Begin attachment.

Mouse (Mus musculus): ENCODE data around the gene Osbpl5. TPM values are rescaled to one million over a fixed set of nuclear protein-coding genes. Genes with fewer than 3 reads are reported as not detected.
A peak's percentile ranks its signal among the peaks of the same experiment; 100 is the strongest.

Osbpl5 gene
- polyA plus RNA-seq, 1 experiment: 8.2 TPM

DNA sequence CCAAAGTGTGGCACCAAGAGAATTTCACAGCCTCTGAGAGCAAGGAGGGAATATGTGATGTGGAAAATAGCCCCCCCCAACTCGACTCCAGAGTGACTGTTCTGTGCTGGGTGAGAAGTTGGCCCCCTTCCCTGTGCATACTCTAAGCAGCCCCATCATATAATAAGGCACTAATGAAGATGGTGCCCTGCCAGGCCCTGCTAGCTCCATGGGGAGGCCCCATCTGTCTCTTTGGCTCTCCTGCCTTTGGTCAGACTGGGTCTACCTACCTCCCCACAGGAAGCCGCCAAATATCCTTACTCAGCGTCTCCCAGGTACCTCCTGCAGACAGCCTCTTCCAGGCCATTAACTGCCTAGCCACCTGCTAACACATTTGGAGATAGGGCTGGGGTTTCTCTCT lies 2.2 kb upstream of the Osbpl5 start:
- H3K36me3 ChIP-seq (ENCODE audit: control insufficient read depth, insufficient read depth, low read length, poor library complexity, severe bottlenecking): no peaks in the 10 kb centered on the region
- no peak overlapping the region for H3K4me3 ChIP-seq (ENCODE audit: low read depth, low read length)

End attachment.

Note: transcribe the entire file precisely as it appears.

Mouse (Mus musculus): ENCODE data around the gene Osbpl5. TPM values are rescaled to one million over a fixed set of nuclear protein-coding genes. Genes with fewer than 3 reads are reported as not detected.
A peak's percentile ranks its signal among the peaks of the same experiment; 100 is the strongest.

Osbpl5 gene
- polyA plus RNA-seq, 1 experiment: 8.2 TPM

DNA sequence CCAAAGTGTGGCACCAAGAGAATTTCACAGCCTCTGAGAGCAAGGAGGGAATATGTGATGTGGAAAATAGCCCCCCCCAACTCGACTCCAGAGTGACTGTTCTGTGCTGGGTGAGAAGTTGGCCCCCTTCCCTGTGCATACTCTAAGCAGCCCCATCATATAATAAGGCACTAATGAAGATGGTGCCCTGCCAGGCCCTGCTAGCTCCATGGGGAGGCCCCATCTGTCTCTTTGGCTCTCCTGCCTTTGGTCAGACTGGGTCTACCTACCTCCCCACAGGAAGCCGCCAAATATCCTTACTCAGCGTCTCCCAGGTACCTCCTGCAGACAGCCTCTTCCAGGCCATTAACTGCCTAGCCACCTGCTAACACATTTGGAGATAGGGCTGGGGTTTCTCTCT lies 2.2 kb upstream of the Osbpl5 start:
- H3K36me3 ChIP-seq (ENCODE audit: control insufficient read depth, insufficient read depth, low read length, poor library complexity, severe bottlenecking): no peaks in the 10 kb centered on the region
- no peak overlapping the region for H3K4me3 ChIP-seq (ENCODE audit: low read depth, low read length)